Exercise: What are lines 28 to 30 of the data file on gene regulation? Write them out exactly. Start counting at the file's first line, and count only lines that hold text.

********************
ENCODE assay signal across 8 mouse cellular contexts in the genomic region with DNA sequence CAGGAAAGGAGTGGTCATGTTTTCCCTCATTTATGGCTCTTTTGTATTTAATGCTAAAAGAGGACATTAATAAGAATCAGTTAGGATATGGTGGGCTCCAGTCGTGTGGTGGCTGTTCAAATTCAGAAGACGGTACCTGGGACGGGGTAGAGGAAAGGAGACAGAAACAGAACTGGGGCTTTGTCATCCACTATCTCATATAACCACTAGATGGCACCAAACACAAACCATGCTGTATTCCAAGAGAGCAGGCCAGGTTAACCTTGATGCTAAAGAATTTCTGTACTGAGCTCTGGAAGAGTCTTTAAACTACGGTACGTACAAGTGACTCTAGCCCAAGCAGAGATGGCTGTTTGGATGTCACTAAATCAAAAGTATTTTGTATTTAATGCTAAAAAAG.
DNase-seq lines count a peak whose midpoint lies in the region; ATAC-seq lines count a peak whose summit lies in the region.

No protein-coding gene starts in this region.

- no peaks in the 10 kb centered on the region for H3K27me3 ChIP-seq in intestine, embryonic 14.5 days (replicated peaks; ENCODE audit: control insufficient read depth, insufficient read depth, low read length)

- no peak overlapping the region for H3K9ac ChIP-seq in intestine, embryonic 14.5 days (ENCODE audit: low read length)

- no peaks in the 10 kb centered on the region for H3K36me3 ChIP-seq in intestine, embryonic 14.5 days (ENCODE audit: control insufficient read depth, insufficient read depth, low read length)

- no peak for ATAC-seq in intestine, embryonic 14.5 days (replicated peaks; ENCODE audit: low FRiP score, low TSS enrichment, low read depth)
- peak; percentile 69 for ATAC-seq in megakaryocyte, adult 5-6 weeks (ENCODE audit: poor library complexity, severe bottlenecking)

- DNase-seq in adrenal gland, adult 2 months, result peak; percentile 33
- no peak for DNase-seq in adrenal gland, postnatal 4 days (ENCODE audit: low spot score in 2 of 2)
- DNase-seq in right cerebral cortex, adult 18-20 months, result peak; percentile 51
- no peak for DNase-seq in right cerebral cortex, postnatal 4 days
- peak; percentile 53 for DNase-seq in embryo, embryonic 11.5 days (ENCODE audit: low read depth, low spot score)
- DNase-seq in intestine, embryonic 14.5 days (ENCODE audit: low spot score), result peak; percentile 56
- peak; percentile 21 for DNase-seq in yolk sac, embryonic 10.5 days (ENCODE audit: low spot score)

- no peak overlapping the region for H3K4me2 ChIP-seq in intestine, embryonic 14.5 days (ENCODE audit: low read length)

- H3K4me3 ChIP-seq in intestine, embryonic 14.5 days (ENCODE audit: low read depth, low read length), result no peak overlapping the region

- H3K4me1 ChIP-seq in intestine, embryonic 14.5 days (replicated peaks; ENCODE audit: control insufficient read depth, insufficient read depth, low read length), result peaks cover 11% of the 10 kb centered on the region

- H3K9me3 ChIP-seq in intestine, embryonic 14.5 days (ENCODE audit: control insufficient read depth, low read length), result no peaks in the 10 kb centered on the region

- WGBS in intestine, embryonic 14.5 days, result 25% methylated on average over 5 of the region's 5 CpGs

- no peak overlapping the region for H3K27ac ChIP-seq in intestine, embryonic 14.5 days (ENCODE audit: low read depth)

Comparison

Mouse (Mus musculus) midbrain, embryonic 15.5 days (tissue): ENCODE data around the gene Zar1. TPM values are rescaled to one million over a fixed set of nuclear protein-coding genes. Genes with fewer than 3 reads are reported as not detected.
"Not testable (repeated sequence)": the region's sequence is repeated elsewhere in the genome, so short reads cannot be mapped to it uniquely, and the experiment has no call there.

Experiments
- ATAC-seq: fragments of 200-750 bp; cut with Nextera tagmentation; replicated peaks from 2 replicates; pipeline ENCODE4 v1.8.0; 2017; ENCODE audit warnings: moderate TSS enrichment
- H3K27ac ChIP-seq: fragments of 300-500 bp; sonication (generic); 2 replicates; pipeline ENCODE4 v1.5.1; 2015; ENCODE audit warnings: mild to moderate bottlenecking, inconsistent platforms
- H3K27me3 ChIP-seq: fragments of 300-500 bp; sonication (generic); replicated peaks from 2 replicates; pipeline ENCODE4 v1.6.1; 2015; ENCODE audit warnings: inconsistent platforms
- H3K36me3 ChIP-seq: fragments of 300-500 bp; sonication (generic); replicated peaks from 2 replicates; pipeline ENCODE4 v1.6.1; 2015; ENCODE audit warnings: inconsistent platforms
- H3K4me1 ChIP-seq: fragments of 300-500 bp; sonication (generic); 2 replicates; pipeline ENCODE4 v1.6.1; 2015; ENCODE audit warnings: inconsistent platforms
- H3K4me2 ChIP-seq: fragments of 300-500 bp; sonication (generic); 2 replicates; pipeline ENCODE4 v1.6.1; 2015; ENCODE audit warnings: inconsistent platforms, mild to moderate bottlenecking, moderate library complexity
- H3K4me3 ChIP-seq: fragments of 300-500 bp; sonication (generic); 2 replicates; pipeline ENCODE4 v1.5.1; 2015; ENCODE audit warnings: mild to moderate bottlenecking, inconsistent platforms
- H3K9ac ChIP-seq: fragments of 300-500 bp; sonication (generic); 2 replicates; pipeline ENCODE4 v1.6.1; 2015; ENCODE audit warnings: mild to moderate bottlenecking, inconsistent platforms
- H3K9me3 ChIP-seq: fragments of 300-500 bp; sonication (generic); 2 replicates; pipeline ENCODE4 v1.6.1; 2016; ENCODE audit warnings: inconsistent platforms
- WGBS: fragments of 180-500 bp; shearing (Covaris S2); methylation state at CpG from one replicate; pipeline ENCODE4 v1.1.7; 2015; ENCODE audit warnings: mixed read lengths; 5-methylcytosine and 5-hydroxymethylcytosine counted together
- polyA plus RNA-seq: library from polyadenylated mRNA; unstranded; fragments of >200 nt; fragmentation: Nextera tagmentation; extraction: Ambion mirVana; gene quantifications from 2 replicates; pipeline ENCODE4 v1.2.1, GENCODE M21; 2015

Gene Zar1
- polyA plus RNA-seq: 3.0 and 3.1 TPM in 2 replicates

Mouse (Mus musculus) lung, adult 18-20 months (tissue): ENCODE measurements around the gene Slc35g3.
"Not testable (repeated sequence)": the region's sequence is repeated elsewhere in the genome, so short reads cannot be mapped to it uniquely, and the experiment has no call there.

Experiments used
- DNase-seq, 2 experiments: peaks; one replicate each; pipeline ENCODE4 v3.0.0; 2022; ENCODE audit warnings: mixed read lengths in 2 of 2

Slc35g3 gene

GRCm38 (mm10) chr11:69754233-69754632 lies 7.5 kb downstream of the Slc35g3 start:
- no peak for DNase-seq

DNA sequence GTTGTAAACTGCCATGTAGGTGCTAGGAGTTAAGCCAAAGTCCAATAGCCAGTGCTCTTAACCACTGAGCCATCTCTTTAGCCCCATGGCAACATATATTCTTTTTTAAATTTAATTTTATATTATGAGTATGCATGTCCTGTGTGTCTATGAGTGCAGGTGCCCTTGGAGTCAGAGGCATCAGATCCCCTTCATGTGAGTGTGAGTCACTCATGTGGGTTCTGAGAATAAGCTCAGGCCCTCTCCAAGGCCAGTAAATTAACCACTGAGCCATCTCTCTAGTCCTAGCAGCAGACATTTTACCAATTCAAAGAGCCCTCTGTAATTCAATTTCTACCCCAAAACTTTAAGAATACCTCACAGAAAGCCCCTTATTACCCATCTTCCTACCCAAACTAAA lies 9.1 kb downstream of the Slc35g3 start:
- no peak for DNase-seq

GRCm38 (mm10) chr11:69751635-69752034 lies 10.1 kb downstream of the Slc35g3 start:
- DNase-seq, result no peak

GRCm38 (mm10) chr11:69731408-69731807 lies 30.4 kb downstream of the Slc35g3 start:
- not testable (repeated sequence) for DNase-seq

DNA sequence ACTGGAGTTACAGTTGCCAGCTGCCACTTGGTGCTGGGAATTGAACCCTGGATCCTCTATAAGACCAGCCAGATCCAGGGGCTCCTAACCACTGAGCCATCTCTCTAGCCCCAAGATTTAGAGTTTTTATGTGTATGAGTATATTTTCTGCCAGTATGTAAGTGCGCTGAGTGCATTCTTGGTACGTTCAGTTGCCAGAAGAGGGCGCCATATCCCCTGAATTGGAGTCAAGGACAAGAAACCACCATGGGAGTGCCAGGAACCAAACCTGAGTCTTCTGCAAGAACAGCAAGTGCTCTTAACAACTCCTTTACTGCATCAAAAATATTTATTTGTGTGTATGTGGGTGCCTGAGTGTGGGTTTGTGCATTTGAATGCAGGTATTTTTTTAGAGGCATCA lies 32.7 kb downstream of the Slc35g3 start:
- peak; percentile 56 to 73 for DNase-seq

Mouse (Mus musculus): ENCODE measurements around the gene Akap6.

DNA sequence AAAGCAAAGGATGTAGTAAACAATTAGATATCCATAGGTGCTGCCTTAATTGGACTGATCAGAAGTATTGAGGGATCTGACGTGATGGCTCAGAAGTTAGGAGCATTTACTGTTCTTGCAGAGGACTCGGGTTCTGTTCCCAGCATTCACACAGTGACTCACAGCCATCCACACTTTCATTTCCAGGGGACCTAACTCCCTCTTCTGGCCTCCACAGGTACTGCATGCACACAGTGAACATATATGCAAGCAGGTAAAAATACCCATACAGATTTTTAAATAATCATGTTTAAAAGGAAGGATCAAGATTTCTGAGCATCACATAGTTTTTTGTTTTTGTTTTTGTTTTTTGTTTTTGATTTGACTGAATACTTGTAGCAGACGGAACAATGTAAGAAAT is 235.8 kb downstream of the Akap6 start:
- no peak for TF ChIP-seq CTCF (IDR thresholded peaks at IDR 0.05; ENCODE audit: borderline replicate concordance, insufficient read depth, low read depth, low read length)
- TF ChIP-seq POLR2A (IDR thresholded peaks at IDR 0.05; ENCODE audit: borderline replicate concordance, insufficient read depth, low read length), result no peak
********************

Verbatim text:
- H3K27me3 ChIP-seq: fragments of 300-500 bp; sonication (generic); replicated peaks from 2 replicates; pipeline ENCODE4 v1.6.1; 2015; ENCODE audit warnings: inconsistent platforms
- H3K36me3 ChIP-seq: fragments of 300-500 bp; sonication (generic); replicated peaks from 2 replicates; pipeline ENCODE4 v1.6.1; 2015; ENCODE audit warnings: inconsistent platforms
- H3K4me1 ChIP-seq: fragments of 300-500 bp; sonication (generic); 2 replicates; pipeline ENCODE4 v1.6.1; 2015; ENCODE audit warnings: inconsistent platforms